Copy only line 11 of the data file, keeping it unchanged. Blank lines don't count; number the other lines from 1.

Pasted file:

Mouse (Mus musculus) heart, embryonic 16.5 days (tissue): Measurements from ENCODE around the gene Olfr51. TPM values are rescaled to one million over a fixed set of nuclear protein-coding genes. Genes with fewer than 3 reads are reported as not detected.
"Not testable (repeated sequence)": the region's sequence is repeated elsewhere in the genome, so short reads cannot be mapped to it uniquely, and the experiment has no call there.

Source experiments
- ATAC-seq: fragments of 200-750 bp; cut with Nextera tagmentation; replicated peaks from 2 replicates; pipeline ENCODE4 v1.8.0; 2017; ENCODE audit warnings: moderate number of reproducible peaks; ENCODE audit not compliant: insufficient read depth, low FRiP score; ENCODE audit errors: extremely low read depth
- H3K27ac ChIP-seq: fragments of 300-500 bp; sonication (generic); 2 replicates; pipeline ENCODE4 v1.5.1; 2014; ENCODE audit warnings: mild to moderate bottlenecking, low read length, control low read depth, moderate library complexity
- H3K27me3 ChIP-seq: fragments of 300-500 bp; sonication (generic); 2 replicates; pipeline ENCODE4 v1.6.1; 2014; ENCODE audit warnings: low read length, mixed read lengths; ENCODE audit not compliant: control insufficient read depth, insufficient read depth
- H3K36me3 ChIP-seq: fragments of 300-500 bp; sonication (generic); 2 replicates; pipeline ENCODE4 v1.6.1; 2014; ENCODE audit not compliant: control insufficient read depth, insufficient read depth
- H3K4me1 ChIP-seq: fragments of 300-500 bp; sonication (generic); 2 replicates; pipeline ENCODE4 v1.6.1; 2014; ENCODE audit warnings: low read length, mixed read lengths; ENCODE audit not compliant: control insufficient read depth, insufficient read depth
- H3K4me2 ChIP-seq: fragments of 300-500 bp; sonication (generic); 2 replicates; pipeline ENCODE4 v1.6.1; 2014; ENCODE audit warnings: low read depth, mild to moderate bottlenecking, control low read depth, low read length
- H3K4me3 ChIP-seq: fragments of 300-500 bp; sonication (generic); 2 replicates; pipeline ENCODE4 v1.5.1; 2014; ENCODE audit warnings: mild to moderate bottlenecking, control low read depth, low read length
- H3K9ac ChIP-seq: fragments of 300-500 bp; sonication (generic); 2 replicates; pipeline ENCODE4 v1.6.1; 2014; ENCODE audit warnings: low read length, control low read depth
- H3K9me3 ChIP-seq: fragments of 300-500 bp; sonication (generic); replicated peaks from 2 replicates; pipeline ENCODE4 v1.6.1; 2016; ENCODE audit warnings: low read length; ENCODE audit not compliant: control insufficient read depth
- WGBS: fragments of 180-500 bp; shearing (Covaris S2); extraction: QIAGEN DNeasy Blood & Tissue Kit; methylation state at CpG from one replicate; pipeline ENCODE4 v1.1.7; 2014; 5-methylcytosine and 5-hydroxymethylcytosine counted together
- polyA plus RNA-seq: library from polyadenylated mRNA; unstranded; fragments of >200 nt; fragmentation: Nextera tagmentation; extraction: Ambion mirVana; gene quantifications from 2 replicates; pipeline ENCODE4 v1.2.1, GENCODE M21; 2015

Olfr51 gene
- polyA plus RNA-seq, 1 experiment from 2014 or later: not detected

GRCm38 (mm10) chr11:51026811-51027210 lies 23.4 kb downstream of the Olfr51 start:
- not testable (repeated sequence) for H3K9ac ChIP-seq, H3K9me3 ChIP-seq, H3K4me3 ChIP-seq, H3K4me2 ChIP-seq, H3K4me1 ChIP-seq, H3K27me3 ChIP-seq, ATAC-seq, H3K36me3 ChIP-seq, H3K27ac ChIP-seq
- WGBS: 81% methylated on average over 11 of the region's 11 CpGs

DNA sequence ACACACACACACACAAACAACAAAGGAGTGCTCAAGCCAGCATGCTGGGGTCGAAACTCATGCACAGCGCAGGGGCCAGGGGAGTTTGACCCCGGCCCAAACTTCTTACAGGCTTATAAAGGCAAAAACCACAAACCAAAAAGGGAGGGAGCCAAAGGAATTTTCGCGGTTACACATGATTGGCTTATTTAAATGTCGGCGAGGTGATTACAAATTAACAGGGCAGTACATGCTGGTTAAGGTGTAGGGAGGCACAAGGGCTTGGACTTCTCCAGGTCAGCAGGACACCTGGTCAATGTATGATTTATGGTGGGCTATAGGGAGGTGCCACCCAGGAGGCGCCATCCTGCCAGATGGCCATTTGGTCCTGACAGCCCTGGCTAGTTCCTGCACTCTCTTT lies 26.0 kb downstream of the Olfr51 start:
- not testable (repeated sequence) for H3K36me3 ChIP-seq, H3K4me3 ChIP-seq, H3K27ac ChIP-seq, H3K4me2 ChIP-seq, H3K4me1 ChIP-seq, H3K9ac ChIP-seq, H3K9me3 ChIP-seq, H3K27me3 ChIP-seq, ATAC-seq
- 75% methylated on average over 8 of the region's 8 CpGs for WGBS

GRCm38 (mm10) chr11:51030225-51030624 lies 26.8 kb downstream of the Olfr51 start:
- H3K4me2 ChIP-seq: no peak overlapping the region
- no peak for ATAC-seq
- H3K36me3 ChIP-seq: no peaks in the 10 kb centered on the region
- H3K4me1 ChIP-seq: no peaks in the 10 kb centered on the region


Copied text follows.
- H3K9ac ChIP-seq: fragments of 300-500 bp; sonication (generic); 2 replicates; pipeline ENCODE4 v1.6.1; 2014; ENCODE audit warnings: low read length, control low read depth